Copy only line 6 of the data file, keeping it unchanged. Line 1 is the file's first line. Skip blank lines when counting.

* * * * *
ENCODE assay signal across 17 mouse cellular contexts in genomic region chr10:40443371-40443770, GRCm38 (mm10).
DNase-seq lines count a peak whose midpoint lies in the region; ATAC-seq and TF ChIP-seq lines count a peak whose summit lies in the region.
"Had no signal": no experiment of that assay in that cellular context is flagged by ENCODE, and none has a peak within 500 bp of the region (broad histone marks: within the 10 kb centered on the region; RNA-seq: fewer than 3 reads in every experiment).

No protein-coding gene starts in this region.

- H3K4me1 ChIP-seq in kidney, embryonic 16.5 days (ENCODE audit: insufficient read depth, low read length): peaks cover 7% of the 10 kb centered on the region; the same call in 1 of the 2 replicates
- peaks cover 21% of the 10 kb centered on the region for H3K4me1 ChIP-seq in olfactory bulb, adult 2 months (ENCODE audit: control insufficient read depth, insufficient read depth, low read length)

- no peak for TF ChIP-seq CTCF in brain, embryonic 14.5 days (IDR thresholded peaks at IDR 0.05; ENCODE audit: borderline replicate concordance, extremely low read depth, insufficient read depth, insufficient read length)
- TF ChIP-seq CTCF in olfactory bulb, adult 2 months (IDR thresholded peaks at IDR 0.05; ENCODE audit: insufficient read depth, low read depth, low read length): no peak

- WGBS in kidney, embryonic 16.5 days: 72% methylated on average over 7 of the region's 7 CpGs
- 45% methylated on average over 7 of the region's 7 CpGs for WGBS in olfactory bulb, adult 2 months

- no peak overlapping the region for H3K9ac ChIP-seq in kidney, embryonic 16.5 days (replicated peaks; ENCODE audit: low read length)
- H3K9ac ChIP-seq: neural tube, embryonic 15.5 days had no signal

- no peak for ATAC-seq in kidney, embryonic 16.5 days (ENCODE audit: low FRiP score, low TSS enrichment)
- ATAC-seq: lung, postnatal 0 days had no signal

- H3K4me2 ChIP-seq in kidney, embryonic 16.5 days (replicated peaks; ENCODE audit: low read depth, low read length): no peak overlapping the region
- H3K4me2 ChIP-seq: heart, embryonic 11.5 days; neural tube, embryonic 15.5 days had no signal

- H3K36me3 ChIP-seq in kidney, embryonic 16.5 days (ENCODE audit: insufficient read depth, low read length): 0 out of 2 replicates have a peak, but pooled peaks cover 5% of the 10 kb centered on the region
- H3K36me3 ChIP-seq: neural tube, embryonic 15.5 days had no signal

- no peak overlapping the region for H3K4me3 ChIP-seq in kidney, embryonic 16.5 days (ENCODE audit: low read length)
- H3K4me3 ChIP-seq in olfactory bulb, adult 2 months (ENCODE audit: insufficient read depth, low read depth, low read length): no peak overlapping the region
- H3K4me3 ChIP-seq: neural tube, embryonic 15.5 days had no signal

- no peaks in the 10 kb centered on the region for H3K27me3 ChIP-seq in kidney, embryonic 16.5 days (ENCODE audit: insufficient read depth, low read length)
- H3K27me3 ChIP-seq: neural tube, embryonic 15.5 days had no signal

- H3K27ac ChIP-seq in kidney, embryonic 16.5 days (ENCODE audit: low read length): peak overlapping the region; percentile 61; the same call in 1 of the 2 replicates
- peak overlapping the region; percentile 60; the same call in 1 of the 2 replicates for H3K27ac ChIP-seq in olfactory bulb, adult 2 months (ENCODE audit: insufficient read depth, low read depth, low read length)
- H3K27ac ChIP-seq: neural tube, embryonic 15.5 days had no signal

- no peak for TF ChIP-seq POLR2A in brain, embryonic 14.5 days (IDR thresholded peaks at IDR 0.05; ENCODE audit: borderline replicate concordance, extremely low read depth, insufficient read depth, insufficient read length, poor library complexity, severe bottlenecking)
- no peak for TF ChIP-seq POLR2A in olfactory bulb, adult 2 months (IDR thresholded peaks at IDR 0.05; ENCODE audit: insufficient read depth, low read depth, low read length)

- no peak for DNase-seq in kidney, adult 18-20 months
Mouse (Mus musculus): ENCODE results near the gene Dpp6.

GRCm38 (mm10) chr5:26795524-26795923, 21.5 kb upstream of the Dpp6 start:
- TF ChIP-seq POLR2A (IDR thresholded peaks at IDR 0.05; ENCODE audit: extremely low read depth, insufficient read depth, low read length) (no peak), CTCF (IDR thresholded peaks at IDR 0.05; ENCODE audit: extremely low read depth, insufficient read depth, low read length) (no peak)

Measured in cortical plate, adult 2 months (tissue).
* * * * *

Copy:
- peaks cover 21% of the 10 kb centered on the region for H3K4me1 ChIP-seq in olfactory bulb, adult 2 months (ENCODE audit: control insufficient read depth, insufficient read depth, low read length)